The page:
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Summary

A Warhammer Crime Story

Tormented by his past, Probator Quillon Drask’s reputation as the go-to detective for strange crimes has led him to the Polaris district of Varangantua. Warring families, corrupt officials, and a monstrous hunger stalk these streets, and Drask must overcome his own inner agonies to bring justice to the tormented city.

Listen to it because

See the world of the 41st millennium from street level, in a grisly crime drama that shines a light on what life is like in the Imperium's rancid underbelly.

The story

'This city eats men....'

Quillon Drask is a haunted man, wrestling with the daemons of his past. With a reputation that draws only the strangest cases, he is intimately familiar with the malevolent underbelly of Varangantua. Yet nothing that has gone before could have prepared the probator for the horrors which now blight the district of Polaris.

Faced with a savage crime with frightening implications, Drask is thrust into a game of corruption and conspiracy, warring families and blasphemous revelations. Only by mastering the bitter lessons of his career and his own tortured past can Drask hope to bring the perpetrators to justice, and curb the monstrous hunger which stalks the city.

Written by Marc Collins. Running time 9 hours 52 minutes. Narrated by Richard Reed.

©2022 Games Workshop Limited (P)2022 Games Workshop Limited

What listeners say about Grim Repast

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    4 out of 5 stars
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    4 out of 5 stars

Hard-boiled noir, 40k style

One of the most fun things about Warhammer 40k is its ability to lift elements of different genres and remake them in its own grimdark image. Grizzled old timers like me will recall the first edition of the tabletop game was basically a hotchpotch of generic, Tolkien-esque species (to me the Eldar/Aeldari are still just 'Elves in Space') with much of the details of humanity's civilisation lifted straight from the pages of 2000AD's Judge Dredd. Additions like Space Hulk provided an injection of the monster horror of the Alien movies while Necromunda introduced a strong cyberpunk element.

So to the Warhammer Crime series. As with the previous two crime novels, Grim Repast is set in Varangantua, the continent-spanning city on the hive world of Alecto. Like Chris Wraight's brilliant Bloodlines, Grim Repast layers old-school, hard-boiled detective noir onto the W40k setting. This works pretty well. Both books do well to keep their story grounded in its setting: The people of Varangantua know only the city. It is their entire world, characters do not talk about space travel, no one travels off-world. They know nothing about xenos species, space marines or the ruinous powers. The local enforcers are the law and even the Adeptus Arbites are a shadowy higher authority that is almost never seen. Higher powers than the Arbites are, well - let's just say those that have even heard of them never refer to them...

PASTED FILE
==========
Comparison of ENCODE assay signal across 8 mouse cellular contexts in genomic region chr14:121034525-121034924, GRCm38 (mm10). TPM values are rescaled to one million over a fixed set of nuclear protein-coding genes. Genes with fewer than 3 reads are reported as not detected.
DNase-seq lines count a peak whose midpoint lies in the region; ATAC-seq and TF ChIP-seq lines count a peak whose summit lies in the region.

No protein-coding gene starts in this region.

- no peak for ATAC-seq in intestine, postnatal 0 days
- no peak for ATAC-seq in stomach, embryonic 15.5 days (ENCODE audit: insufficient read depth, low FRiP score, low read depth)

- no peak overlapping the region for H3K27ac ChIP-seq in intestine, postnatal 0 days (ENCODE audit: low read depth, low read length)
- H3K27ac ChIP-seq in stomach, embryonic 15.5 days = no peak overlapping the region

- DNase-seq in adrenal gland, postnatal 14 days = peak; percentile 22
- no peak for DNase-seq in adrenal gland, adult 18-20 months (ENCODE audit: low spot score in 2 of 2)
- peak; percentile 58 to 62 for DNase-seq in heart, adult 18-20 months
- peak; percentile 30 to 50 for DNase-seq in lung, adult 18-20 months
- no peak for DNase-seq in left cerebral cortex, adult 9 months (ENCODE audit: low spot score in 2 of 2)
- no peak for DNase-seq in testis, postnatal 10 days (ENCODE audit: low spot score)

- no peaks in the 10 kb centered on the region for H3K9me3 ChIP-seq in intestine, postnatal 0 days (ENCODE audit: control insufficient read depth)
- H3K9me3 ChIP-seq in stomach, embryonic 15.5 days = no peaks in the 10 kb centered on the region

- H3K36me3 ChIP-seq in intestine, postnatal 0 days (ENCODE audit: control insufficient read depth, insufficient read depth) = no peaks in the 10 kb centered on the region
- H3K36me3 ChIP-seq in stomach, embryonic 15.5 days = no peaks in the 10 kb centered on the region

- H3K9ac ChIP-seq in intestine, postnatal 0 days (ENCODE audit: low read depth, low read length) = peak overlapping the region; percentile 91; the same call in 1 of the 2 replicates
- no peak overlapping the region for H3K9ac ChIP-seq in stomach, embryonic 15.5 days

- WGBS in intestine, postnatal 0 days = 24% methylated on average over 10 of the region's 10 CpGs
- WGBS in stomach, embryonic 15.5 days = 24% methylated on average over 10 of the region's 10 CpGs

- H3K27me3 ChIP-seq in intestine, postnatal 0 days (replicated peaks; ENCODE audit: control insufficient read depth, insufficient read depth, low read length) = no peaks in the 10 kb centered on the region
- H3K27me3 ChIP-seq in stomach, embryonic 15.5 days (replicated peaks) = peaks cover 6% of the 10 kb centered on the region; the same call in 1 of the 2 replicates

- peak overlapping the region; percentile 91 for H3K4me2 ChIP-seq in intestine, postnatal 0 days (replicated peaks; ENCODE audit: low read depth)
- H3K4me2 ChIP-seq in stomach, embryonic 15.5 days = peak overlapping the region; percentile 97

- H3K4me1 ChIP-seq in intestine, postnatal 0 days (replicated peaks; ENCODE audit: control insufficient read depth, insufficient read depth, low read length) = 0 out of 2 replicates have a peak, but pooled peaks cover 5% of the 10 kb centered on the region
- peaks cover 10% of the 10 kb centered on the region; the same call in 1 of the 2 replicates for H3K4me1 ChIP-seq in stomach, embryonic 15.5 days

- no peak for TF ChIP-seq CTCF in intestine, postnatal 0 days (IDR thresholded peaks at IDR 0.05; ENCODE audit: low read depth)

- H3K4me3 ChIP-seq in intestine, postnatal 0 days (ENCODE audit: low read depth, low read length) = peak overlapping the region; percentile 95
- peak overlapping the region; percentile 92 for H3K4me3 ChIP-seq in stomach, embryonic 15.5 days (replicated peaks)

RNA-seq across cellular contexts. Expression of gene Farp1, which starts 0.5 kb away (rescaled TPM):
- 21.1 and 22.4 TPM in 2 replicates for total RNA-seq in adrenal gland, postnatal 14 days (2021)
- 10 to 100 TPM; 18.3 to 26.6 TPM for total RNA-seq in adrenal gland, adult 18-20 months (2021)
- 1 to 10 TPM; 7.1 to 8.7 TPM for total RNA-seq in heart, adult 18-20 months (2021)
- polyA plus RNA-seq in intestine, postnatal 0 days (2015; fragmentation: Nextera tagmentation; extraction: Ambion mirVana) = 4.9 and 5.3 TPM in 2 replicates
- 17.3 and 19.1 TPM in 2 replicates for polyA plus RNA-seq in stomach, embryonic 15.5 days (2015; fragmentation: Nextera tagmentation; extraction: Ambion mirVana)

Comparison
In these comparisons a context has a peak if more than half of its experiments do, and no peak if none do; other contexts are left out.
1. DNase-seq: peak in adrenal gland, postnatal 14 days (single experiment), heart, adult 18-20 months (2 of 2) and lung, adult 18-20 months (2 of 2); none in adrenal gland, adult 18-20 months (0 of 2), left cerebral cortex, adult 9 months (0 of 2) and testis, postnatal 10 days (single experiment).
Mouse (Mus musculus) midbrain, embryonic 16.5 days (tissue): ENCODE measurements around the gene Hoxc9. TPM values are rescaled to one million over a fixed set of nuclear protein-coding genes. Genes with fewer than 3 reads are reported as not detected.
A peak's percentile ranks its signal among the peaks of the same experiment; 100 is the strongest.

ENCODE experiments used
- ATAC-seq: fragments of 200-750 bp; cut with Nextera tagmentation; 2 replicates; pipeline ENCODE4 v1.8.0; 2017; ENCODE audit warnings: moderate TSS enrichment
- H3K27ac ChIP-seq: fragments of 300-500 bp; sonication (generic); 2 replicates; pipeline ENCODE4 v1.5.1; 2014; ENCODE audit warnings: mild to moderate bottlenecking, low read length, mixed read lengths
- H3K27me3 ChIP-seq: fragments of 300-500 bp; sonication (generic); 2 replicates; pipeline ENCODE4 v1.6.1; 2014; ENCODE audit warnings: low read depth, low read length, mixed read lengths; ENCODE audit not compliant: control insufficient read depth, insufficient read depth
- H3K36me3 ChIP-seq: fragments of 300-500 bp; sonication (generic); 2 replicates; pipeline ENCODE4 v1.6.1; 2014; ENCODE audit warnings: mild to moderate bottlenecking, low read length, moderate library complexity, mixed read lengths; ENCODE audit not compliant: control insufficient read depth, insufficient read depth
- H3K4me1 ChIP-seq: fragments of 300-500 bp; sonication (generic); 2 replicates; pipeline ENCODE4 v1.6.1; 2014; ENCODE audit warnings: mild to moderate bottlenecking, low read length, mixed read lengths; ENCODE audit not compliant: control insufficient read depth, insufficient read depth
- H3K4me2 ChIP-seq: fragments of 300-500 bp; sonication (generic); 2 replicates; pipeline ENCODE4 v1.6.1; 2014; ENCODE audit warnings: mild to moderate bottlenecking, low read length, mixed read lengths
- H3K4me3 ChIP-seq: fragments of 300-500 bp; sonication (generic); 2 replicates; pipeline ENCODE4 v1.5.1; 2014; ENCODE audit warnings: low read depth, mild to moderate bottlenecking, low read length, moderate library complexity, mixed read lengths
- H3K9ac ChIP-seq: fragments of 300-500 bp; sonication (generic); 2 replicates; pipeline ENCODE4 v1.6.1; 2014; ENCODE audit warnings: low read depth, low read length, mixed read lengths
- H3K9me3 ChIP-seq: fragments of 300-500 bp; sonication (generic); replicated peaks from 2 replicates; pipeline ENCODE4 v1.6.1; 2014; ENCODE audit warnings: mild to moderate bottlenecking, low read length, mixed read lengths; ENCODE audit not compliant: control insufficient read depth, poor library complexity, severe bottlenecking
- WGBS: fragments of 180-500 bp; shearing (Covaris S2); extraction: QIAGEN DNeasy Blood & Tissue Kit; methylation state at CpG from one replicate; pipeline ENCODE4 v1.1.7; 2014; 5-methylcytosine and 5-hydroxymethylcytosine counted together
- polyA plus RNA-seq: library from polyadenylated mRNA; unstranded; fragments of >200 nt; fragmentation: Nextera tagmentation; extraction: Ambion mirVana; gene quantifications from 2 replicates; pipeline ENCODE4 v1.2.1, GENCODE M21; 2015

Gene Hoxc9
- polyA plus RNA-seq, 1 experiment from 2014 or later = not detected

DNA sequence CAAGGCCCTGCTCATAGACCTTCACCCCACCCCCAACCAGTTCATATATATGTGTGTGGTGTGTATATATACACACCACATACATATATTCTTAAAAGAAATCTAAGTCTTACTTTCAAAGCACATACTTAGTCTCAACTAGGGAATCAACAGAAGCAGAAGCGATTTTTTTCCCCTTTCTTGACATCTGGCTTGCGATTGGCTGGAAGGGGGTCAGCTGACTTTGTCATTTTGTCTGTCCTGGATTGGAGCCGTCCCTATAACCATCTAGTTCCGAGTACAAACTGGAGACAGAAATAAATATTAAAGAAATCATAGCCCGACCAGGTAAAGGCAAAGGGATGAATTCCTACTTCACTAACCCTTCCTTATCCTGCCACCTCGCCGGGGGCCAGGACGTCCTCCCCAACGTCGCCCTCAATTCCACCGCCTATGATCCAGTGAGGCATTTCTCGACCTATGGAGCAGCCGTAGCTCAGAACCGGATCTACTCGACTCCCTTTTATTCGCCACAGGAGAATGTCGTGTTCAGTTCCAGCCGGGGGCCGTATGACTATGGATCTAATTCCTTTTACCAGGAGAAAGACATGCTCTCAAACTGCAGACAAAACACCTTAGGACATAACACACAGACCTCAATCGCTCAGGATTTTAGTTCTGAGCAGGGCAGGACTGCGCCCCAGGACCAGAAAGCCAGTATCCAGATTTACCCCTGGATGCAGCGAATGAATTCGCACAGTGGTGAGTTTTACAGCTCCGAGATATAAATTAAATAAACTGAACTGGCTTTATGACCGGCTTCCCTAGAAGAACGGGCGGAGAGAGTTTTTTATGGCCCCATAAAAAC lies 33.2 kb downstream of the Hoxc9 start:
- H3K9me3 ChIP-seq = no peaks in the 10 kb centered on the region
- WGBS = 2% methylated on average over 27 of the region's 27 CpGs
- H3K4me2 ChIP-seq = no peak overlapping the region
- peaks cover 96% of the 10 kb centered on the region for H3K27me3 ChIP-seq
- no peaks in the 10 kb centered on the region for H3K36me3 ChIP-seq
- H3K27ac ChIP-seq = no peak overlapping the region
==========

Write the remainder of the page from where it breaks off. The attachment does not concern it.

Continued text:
I like this whole concept - it works, every now and then, a character drops a teasing reference to the wider universe, only for another character to say, 'Don't be stupid, xenos don't exist!' Even the Emperor on Terra, though believed in, is an impossibly distant, vague concept. This approach creates a distance between ordinary citizens of Alecto and the rest of the W40k 'verse. It feels realistic in the way some older BL books - where average people display way too much awareness of the warp and chaos, etc - don't. Occasional hints and clues suggesting the presence of such things are far more disturbing precisely because only the reader can understand the implications.

The weakness of this approach is that the Crime books can't rely on primarchs, space marines and inquisitors to keep the reader's interest. They have to stand on their own as detective stories. Luckily, plot has never been a huge issue in Noir writing; Raymond Chandler famously forgot about a body in The Big Sleep and failed to resolve who killed them or why. It didn't do him any harm.

Character is everything in this genre. The damaged, maverick detective is such a noir trope that it's almost a requirement. Marc Collins obligingly gives us a main character who ticks all the genre boxes: maverick Probator (Detective) Quillion Drask, a damaged man with a past. But this is where Grim Repast starts to fall down a bit.

Because this is a detective story with little reliance on the wider 40k 'verse, without realising it, I started comparing this to other crime novels. It was very hard, for example, not to see in Drask shades of Ian Rankin's Inspector Rebus, the damaged policeman solving murders in a claustrophobic, gothic Edinburgh. Rebus is an incredible creation by an accomplished writer - this comparison was never going to do Drask any favours, particularly the way he is written here.

We know Drask has a past because we are constantly told about it. We are also 'told' - over and over - that he has a gift for making wild, improbable leaps of reasoning. The weird thing is, Drask doesn't really do any wildly improbable deduction at all. He just follows the clues in a straightforward way and eventually - well, I won't spoil it for you. While a lot of the text is expositionary thoughts by Drask there is far less in the way of 'showing' i.e. revealing things about the characters, their feelings and motivations through their actions. Contrast this with the way Chris Wraight's world-weary Agusto Zidarov is revealed to us as a character throughout Bloodlines: we meet Zidarov through his interactions with his co-workers, criminals and suspects, then his home family-life and even his religion. He's the superior creation by some way.